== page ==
Are these types of independent apps available in other countries?

My application is available to anyone who is wanting to use it, regardless of their country.  Anyone visiting New Zealand can also book these huts so I see no reason to limit its use.

 

Are you surprised – seeing this is a ‘service’ that DoC has not already started a similar system?

Yes, I am surprised as the way that I see it is that a notifications service these days is a natural part of any bookings system.  It improves customer service / satisfaction as well as helps to ensure that your facilities are at maximum occupancy.  However, they mentioned that they have no plan to set up their own waiting list or notifications app.

 

A lot of countries have permit and even ballot options simply to walk in an area let alone stay – do you think this this would be a solution to overcrowding?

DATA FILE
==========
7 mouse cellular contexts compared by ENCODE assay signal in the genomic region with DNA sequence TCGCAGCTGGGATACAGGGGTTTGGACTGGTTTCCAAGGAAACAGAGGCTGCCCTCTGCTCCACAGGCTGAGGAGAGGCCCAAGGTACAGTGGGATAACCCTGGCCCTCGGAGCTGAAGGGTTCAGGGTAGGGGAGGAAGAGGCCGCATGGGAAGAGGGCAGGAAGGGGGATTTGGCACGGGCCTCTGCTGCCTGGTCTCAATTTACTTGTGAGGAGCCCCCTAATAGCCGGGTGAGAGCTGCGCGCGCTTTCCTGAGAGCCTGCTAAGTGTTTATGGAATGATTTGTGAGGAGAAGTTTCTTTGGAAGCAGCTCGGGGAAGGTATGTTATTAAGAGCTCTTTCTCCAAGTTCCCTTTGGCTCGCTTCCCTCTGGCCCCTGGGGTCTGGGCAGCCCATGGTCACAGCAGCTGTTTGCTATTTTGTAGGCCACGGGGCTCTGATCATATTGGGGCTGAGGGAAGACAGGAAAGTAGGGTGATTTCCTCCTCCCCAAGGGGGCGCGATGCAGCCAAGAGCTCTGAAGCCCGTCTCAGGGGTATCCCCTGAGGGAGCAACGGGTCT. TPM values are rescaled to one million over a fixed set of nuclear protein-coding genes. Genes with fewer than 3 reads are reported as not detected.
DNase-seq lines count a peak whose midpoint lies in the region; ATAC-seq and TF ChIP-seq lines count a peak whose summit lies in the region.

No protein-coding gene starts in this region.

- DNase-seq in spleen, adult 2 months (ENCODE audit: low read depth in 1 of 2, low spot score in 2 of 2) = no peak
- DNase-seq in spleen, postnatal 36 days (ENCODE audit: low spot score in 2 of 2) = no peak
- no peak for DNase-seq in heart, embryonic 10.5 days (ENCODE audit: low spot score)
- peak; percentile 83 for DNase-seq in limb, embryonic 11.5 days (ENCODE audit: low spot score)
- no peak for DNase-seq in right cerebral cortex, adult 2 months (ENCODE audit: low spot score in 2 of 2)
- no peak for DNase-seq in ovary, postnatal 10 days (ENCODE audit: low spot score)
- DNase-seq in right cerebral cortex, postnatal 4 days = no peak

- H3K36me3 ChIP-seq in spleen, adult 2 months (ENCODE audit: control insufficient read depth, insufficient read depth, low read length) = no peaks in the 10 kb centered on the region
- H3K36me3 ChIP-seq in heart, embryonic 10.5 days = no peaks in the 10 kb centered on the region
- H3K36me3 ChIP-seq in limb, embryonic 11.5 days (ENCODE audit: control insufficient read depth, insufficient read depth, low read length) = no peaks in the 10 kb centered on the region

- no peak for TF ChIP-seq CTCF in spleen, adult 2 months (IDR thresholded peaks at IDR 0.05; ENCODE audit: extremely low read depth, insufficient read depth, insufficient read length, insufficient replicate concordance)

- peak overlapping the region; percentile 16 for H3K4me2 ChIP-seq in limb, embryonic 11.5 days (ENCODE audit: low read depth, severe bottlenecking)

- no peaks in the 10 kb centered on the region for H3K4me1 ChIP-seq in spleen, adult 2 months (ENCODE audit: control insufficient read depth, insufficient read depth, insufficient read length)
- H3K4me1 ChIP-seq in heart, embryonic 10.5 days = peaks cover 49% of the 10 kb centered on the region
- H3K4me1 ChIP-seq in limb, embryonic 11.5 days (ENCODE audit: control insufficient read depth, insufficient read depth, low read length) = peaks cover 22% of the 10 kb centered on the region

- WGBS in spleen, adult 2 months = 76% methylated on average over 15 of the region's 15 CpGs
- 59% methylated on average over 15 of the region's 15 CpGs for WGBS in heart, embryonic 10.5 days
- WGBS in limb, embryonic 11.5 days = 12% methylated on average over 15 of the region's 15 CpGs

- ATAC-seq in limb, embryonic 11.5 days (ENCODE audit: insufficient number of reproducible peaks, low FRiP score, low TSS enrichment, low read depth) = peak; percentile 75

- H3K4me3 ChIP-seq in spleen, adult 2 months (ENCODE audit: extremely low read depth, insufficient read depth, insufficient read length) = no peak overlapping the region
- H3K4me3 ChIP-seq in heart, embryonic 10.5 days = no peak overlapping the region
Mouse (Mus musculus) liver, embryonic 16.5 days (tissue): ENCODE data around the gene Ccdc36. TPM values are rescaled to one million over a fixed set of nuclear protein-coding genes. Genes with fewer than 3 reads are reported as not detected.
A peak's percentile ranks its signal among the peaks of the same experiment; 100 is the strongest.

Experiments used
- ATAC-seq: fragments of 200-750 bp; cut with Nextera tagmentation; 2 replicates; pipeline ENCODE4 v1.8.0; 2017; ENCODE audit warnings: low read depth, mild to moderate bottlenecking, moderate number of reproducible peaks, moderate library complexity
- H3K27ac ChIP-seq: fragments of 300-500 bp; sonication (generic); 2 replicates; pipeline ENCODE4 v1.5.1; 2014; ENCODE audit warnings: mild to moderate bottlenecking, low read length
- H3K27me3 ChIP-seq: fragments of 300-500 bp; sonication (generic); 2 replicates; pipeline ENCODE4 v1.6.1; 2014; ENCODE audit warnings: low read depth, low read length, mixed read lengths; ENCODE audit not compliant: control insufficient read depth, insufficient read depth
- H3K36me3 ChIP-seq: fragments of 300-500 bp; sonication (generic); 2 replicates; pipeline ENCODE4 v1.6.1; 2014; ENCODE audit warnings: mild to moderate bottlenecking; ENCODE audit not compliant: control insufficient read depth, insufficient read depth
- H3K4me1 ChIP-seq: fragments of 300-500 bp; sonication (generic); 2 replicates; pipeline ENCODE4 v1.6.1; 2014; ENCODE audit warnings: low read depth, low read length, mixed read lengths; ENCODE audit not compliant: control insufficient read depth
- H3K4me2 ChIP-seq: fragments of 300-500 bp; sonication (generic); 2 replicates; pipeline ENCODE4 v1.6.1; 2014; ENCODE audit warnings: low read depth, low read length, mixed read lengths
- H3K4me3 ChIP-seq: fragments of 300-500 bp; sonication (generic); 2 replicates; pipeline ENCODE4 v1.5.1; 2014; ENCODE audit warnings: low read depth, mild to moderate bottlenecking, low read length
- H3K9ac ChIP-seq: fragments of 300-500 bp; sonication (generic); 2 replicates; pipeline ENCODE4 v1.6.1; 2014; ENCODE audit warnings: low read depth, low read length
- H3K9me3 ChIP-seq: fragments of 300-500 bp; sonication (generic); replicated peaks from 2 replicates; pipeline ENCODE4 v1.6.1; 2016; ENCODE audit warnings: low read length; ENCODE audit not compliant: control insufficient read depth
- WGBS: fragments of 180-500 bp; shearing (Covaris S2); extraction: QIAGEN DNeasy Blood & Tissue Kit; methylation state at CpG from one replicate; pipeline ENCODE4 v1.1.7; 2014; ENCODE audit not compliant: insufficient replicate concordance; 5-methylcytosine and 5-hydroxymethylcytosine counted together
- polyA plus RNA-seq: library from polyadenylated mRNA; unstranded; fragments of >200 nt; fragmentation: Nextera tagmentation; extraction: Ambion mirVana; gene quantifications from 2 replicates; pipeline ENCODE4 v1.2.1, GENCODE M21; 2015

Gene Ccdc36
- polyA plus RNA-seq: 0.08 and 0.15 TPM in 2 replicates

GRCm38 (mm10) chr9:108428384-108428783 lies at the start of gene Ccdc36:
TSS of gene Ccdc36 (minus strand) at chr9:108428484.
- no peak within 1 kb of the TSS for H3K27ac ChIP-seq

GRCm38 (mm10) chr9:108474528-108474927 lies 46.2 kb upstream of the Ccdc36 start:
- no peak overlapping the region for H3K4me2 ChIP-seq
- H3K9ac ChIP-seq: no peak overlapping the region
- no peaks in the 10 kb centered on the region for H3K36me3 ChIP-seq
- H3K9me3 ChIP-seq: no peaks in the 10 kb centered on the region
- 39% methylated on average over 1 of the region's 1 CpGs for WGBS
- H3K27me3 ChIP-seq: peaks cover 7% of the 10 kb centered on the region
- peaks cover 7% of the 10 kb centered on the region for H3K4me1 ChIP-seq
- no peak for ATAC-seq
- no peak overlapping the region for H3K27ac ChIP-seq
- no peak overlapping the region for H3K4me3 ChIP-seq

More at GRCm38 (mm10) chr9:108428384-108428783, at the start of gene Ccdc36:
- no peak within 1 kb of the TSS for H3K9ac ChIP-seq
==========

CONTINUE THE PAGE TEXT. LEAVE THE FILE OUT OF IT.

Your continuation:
That’s a good question.  I think that having some of the availability on ballot might work, but the nature of these bookings is that people are also constantly changing their plans and cancelling their spot, and I think a purely balloted system might struggle with this.  I also feel that those people who are willing to put in the effort to be there ready for when the season opens or jumping into the website when a spot opens should also be rewarded.

 

Do you intend to expand the app?

Yes, there has been lots of demand for this application to be extended to cover some of the other high occupancy huts that DOC has.  I am currently working to build this out as a new feature to be released over the coming months.

 

Have you any more projects in the wings that we should know about?

I always have lots of ideas for projects, but for now my focus is on perfecting this application and expanding it into some of the other high occupancy huts.